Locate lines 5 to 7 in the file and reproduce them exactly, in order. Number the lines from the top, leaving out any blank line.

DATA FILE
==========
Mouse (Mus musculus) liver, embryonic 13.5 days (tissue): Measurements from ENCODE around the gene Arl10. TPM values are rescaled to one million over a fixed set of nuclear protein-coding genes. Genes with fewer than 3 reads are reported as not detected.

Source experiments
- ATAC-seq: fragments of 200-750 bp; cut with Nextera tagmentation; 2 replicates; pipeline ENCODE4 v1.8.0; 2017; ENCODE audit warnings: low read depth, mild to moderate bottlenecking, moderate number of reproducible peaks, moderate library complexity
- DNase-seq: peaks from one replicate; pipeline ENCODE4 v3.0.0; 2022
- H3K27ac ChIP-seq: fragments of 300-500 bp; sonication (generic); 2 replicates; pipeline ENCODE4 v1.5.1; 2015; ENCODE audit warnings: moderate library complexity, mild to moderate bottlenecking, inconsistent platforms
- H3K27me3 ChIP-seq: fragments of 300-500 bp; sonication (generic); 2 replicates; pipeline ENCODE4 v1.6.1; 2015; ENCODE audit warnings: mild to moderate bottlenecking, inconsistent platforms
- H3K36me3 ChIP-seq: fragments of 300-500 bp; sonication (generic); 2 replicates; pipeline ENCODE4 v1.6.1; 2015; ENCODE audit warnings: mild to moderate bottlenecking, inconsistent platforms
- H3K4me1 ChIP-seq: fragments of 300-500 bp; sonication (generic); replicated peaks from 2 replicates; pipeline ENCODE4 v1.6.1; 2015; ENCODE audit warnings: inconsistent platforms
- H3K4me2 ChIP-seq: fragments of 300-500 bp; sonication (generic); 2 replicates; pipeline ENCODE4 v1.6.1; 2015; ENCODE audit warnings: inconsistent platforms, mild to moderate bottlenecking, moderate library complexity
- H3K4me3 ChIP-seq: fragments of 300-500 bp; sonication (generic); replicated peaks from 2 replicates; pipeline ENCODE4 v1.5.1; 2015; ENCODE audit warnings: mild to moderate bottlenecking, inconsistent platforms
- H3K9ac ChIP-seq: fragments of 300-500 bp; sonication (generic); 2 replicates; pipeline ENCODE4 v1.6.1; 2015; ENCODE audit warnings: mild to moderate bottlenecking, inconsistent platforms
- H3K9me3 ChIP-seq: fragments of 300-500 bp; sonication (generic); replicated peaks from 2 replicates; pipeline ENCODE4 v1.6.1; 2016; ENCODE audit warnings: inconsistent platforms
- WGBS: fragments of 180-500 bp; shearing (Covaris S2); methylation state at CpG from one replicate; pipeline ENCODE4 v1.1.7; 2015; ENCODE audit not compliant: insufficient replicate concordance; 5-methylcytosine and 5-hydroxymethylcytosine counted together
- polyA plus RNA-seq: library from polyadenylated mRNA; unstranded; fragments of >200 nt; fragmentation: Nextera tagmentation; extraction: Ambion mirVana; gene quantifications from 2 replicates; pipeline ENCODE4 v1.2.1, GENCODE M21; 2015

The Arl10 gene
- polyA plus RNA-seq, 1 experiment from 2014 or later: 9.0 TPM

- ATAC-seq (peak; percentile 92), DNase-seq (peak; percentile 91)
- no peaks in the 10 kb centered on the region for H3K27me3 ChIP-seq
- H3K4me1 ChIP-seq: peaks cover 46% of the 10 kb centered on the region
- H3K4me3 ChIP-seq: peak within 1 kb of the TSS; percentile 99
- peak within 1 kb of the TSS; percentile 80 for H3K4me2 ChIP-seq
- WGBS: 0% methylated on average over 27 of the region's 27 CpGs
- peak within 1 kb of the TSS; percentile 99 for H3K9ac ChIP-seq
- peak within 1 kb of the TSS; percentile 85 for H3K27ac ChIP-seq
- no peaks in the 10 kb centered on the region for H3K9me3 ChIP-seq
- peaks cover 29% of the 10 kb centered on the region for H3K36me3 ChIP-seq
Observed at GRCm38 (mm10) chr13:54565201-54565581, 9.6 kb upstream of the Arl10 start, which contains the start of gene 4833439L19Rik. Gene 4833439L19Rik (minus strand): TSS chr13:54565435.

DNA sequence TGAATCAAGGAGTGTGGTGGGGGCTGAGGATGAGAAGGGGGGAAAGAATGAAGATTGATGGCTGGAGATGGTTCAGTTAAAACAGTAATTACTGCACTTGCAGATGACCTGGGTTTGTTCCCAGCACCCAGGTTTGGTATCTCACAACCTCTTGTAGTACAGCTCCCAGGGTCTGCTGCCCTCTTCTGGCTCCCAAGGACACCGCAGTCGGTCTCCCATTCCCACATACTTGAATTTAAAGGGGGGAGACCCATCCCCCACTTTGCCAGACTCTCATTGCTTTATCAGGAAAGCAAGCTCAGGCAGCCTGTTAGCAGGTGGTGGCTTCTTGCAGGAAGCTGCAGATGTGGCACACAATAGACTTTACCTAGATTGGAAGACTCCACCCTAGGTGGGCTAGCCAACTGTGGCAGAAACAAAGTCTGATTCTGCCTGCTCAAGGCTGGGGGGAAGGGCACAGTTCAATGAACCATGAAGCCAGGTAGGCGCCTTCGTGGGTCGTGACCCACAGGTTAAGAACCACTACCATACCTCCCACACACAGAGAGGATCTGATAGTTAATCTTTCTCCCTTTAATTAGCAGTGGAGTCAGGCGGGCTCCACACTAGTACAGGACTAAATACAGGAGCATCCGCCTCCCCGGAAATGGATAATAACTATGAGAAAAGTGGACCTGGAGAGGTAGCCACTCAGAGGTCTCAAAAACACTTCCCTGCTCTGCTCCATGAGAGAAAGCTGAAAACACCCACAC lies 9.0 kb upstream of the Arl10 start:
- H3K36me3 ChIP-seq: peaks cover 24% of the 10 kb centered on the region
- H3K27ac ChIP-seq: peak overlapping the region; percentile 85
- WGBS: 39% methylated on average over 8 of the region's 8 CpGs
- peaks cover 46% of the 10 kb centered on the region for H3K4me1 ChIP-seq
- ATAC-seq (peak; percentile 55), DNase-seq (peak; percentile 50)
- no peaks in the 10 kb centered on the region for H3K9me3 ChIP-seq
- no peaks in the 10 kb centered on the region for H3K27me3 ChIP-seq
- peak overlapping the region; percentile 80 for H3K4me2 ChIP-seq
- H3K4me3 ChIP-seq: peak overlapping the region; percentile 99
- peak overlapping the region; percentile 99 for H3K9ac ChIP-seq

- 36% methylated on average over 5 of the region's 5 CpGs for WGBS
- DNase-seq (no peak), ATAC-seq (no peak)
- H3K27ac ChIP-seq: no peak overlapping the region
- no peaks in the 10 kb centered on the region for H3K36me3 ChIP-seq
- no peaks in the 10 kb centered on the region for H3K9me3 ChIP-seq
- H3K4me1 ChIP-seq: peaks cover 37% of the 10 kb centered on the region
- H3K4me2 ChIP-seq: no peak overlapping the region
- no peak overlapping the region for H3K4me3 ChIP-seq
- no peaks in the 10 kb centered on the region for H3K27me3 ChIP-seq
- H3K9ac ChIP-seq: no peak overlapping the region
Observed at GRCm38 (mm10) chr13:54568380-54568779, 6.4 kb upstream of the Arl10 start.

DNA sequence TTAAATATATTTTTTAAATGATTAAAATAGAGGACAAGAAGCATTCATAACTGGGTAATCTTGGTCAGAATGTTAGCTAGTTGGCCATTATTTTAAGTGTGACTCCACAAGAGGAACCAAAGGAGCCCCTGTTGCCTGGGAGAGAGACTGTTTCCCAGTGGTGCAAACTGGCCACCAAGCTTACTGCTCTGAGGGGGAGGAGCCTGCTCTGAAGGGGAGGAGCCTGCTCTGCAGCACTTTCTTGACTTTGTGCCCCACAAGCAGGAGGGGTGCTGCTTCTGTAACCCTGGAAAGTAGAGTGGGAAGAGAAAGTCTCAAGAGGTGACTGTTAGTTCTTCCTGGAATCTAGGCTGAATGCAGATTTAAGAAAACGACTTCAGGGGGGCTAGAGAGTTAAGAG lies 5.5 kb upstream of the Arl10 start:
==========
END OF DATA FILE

- H3K27ac ChIP-seq: fragments of 300-500 bp; sonication (generic); 2 replicates; pipeline ENCODE4 v1.5.1; 2015; ENCODE audit warnings: moderate library complexity, mild to moderate bottlenecking, inconsistent platforms
- H3K27me3 ChIP-seq: fragments of 300-500 bp; sonication (generic); 2 replicates; pipeline ENCODE4 v1.6.1; 2015; ENCODE audit warnings: mild to moderate bottlenecking, inconsistent platforms
- H3K36me3 ChIP-seq: fragments of 300-500 bp; sonication (generic); 2 replicates; pipeline ENCODE4 v1.6.1; 2015; ENCODE audit warnings: mild to moderate bottlenecking, inconsistent platforms